NARF mourns passing of former Board Member Barbara Smith
Categories: Indigenous Peacemaking Initiative
It is with heavy hearts that NARF mourns the sudden passing of Barbara Smith (Chickasaw) who walked on November 11, 2015. Barbara had just completed her three two-year terms as a member of NARF’s Board of Directors. Barbara was an attorney and a tribal court judge and truly believed that indigenous peacemaking practices were in the best interest of all tribes in order to have healing for their respective communities. Barbara first came to know of NARF and work with us through our Indigenous Peacemaking Initiative. She shared her wisdom, grace, warmth and humor with us in many ways. We honor Barbara’s life by sharing her own words with you.
Historically, the judicial system in America is the end of the resolution process for the problems of people. However, in my journey to peace, I have come to believe that the judicial system should actually be the beginning of a healing process with the end being a peaceful resolution. As I make this journey in search of peace, I am learning and discovering who I am and why I am. I have always known my Indian heritage. I have always been proud. Until recently, I didn’t realize how thin the knowledge of my history has been. As I rediscover my own cultural base and I find that it brings to me a “quiet inside,” I realize how important a strong, positive cultural base is to every individual. I do believe strong cultural knowledge is necessary for personal healing in conflicted situations.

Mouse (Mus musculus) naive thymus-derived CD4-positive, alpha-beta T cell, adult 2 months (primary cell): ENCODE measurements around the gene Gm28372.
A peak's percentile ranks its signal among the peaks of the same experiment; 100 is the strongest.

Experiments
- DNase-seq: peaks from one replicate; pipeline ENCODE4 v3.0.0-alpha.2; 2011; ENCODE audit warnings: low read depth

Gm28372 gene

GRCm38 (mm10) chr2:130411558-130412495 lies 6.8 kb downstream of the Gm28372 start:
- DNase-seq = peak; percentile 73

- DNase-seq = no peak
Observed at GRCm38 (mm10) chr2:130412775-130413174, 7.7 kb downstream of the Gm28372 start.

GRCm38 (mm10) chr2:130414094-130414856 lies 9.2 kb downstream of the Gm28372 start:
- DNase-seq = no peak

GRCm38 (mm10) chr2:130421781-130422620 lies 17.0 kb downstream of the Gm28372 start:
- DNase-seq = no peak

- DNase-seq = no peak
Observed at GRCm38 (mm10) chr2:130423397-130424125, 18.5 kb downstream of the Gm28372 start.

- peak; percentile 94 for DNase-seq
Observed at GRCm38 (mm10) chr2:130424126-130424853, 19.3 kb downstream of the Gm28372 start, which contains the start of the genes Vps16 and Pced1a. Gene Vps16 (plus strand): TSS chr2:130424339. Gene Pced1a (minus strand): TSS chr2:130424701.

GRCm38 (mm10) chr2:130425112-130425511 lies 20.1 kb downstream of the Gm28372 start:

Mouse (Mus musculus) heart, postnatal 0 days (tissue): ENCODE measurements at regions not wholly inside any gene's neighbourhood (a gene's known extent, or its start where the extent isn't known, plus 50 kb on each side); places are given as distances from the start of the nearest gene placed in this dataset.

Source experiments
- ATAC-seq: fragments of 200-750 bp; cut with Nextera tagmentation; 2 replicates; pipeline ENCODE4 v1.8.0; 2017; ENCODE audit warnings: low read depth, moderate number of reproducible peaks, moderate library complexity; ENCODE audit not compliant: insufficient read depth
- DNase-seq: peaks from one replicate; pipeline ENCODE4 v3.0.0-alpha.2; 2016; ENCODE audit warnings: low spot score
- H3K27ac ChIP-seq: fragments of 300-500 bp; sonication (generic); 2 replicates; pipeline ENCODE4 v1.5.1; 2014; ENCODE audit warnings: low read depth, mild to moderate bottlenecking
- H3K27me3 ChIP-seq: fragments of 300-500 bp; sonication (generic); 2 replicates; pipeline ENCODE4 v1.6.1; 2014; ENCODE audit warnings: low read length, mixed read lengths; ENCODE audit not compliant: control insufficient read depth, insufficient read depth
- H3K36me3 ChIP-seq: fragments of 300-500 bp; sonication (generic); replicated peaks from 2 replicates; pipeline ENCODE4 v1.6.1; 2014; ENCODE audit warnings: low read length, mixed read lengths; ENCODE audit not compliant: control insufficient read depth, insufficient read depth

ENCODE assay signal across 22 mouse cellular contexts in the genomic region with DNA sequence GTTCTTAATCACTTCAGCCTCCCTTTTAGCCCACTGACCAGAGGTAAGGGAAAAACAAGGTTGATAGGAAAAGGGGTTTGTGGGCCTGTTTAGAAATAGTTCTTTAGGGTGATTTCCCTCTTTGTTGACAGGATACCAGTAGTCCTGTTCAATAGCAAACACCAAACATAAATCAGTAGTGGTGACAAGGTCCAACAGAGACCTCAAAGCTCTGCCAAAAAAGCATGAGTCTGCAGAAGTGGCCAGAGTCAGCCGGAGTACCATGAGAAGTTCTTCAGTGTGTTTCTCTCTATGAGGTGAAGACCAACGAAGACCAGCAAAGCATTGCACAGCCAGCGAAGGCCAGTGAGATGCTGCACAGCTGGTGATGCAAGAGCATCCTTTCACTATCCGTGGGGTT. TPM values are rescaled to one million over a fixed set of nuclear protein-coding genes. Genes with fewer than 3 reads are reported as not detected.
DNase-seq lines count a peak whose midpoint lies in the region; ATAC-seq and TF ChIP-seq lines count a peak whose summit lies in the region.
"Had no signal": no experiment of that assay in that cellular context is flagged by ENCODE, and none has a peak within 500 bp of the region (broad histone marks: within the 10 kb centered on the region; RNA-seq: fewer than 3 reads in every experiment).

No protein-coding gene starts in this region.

When I began this journey, I thought I knew who I was. But, I didn’t understand why I was.
I have come to believe that there can be no societal healing in conflicted situations without having healing for all affected parties, not just for the party before the court. There are many people affected by a legal conflict, and they all need healing.
As time passes, it becomes apparent to me that healing does not come with mere passage of time. Acquiescence to a non-responsive legal system only creates an additional avenue for disappointment and anger. Healing cannot occur unless there is some degree of peace within all the people affected by the conflict. And, I don’t believe there will be healing with the perpetrators unless their victims begin a search for their own peace. The peacemaking process must address both sides of healing simultaneously.
Every person affected by the conflict needs to be involved in a circle of healing. To find peace, the hurt and anger inside must be quieted. If there is a quiet inside, the anger is gone. It appears that a search for peace is a search for each person’s quite inside.
Just imagine what it would look like if attorneys were working toward a peaceful resolution instead of for a win. Attorneys have great persuasive powers with their clients. They could and should be working to help their clients bring a hurtful situation to a peaceful resolution. They could and should be counselors of healing. It would be in the best interest of their clients. If attorneys were trained with a healing base instead of an adversarial base, they might take a roll as part of the Peacemaking process and help their clients find their way to healing and resolution. However, they would need to have a legal base founded in peace.
A Peacemaker must have a personal “quiet inside” in order to lead other people to peaceful resolutions. Perhaps the peace starts with the Peacemakers not with conflicted people.
We thank Barbara for these words that she left behind for us and for her commitment to make things better for all of us.